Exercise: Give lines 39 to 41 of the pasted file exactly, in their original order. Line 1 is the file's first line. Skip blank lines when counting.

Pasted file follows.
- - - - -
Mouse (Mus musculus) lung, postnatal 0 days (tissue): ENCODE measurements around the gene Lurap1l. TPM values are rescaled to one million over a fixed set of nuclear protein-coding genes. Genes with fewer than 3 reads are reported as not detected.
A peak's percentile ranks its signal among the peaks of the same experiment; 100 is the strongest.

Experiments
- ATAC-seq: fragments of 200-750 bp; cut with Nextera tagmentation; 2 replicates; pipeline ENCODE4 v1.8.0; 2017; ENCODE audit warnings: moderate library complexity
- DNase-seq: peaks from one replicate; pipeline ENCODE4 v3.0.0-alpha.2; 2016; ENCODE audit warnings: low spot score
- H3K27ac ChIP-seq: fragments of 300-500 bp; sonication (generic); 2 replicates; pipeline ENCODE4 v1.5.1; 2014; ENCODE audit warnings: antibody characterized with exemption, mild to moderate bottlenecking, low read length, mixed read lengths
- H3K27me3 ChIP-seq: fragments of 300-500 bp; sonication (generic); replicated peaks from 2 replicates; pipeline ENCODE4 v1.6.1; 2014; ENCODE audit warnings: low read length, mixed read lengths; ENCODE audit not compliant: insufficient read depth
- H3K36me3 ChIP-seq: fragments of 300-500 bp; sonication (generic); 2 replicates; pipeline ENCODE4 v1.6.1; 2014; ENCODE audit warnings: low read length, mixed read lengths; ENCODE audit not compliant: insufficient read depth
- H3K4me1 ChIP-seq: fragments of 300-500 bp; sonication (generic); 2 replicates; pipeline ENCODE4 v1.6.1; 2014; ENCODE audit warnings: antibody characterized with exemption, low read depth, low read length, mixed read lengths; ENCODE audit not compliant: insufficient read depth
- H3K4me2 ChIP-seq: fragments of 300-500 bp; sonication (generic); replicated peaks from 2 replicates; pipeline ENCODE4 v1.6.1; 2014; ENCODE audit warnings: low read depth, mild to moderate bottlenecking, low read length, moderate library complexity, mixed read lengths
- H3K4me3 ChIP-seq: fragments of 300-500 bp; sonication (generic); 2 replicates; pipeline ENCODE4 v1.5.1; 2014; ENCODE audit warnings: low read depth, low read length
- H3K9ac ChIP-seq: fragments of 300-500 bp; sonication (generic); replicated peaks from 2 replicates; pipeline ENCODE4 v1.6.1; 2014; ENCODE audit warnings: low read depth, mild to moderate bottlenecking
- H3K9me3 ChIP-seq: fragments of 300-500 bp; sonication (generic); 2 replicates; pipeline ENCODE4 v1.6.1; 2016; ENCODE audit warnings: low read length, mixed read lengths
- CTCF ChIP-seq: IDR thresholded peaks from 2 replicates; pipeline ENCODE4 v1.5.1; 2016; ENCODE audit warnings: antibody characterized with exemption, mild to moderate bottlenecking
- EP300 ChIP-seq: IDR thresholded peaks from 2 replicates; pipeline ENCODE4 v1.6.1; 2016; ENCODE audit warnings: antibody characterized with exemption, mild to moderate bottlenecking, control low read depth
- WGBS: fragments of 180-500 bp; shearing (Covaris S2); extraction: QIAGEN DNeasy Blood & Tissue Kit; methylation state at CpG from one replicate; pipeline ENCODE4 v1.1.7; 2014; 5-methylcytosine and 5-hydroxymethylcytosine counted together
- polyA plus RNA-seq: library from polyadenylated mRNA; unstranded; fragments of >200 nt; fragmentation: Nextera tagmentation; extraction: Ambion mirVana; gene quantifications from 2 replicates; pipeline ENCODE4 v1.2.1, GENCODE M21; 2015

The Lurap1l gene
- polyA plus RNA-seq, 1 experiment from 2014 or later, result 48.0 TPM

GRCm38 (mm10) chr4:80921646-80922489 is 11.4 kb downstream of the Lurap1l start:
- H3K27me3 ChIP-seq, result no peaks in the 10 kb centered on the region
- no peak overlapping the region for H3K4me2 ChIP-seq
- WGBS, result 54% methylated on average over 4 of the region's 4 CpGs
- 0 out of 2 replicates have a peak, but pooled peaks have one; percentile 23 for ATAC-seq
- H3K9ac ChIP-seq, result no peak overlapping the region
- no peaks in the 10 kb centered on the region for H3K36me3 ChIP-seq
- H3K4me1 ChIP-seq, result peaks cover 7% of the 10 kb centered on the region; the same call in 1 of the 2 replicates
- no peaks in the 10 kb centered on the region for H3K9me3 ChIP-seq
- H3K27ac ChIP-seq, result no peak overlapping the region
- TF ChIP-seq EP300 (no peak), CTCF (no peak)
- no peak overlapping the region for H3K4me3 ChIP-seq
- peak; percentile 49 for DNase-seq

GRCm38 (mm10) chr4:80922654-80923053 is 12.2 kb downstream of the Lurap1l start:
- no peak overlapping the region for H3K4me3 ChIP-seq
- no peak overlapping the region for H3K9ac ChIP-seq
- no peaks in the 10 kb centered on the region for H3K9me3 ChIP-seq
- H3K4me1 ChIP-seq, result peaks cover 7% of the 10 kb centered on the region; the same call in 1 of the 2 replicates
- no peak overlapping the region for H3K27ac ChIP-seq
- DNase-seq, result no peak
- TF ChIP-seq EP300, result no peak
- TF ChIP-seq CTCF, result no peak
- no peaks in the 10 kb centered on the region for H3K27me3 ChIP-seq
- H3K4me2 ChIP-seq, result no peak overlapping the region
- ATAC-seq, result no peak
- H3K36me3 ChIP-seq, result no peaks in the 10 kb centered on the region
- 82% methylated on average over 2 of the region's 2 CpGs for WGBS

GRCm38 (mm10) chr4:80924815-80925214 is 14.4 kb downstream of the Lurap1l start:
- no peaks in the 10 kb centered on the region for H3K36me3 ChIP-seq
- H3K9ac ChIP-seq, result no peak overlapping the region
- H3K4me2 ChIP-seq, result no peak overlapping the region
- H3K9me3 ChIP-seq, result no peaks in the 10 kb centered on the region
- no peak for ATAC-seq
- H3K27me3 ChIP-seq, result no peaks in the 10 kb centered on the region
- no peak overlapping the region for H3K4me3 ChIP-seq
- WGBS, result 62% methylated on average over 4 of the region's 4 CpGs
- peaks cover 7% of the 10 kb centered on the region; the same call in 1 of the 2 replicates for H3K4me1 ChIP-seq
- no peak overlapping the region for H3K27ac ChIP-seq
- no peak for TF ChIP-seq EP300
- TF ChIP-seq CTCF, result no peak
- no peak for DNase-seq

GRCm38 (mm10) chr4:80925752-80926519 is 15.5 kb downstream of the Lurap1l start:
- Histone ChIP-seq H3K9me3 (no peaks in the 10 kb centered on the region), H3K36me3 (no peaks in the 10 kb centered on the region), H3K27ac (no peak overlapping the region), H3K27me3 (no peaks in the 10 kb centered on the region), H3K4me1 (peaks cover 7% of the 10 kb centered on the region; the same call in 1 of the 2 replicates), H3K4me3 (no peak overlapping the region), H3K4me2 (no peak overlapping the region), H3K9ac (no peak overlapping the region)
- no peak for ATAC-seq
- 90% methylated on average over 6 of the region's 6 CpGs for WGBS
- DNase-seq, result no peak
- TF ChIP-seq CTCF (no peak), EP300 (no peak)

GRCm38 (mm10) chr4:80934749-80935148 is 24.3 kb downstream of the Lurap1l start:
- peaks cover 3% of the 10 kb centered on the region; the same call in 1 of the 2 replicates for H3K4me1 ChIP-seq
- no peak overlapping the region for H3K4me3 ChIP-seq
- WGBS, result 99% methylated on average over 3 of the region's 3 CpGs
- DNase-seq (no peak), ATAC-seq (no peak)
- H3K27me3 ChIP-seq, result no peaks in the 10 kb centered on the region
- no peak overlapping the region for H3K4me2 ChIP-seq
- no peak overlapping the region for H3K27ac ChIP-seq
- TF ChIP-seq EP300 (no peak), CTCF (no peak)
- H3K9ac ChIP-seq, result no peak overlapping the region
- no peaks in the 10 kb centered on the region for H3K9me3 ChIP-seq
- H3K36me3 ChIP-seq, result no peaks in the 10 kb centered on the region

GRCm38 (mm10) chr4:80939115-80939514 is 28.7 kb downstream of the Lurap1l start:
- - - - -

- DNase-seq, result no peak
- TF ChIP-seq EP300, result no peak
- TF ChIP-seq CTCF, result no peak